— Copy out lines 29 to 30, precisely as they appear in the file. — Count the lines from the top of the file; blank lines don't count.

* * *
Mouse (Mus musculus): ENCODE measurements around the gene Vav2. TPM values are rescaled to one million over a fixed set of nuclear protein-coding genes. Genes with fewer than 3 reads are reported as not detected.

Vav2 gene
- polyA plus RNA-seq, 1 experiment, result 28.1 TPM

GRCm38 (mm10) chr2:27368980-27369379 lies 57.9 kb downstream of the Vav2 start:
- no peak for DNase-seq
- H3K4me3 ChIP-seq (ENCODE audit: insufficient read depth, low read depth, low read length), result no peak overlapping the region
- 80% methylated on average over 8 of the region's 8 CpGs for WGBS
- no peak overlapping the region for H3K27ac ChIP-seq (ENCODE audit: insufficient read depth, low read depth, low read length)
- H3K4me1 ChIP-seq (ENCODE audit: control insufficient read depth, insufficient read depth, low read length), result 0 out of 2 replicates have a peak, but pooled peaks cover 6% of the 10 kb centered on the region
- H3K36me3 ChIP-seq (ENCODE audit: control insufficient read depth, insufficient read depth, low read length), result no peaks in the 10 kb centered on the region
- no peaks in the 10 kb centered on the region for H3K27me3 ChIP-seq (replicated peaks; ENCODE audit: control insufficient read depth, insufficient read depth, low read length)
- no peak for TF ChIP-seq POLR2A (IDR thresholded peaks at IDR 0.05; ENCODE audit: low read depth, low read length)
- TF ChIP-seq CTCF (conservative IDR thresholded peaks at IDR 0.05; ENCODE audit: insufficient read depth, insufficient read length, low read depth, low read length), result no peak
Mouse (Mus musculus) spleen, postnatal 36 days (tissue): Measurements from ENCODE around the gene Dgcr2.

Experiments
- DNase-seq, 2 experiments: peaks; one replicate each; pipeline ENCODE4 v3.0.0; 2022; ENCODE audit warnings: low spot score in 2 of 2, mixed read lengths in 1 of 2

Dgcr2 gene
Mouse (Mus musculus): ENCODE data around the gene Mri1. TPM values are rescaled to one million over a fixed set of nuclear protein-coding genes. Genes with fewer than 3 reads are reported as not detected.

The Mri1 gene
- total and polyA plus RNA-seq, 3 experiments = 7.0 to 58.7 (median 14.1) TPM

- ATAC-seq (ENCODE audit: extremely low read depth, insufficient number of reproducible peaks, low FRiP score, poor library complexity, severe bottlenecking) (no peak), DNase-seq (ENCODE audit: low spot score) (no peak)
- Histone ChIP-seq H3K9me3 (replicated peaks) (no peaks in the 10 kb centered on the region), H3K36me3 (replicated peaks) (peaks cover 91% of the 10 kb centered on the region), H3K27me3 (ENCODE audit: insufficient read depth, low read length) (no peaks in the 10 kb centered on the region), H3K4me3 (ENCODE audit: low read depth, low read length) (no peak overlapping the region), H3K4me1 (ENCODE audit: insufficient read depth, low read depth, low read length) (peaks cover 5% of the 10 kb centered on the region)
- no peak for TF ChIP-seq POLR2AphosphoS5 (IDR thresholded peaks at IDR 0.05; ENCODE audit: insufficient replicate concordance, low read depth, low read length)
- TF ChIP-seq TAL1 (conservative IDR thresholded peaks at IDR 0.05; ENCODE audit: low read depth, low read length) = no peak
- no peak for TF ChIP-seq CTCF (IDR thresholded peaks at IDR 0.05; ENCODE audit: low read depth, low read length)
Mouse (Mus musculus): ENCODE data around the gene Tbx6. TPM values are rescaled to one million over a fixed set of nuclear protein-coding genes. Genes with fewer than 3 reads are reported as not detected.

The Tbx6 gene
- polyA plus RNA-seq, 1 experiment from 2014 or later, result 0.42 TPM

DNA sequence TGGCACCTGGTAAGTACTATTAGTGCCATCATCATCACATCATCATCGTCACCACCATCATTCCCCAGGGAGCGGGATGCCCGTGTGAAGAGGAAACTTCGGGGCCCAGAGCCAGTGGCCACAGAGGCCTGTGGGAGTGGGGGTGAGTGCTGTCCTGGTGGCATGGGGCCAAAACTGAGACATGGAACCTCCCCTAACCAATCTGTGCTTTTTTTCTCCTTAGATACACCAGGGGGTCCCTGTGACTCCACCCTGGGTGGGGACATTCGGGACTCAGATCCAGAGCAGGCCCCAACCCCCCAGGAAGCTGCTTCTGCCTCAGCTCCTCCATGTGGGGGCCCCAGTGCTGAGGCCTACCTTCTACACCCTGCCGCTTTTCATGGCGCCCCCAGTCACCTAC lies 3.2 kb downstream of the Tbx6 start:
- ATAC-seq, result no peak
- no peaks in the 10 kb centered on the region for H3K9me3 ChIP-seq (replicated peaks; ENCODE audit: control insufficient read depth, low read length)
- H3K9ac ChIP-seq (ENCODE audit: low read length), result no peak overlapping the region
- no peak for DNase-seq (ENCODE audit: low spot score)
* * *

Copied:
DNA sequence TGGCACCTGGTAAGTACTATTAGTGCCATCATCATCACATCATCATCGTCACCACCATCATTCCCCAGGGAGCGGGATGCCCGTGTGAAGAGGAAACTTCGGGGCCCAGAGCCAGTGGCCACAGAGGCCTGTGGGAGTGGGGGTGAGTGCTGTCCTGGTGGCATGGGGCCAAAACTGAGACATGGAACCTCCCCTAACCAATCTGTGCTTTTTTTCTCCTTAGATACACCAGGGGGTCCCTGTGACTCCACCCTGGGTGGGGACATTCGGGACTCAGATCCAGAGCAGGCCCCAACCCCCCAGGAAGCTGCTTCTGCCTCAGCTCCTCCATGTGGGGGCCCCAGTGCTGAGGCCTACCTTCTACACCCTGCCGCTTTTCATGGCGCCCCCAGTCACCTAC lies 3.2 kb downstream of the Tbx6 start:
- ATAC-seq, result no peak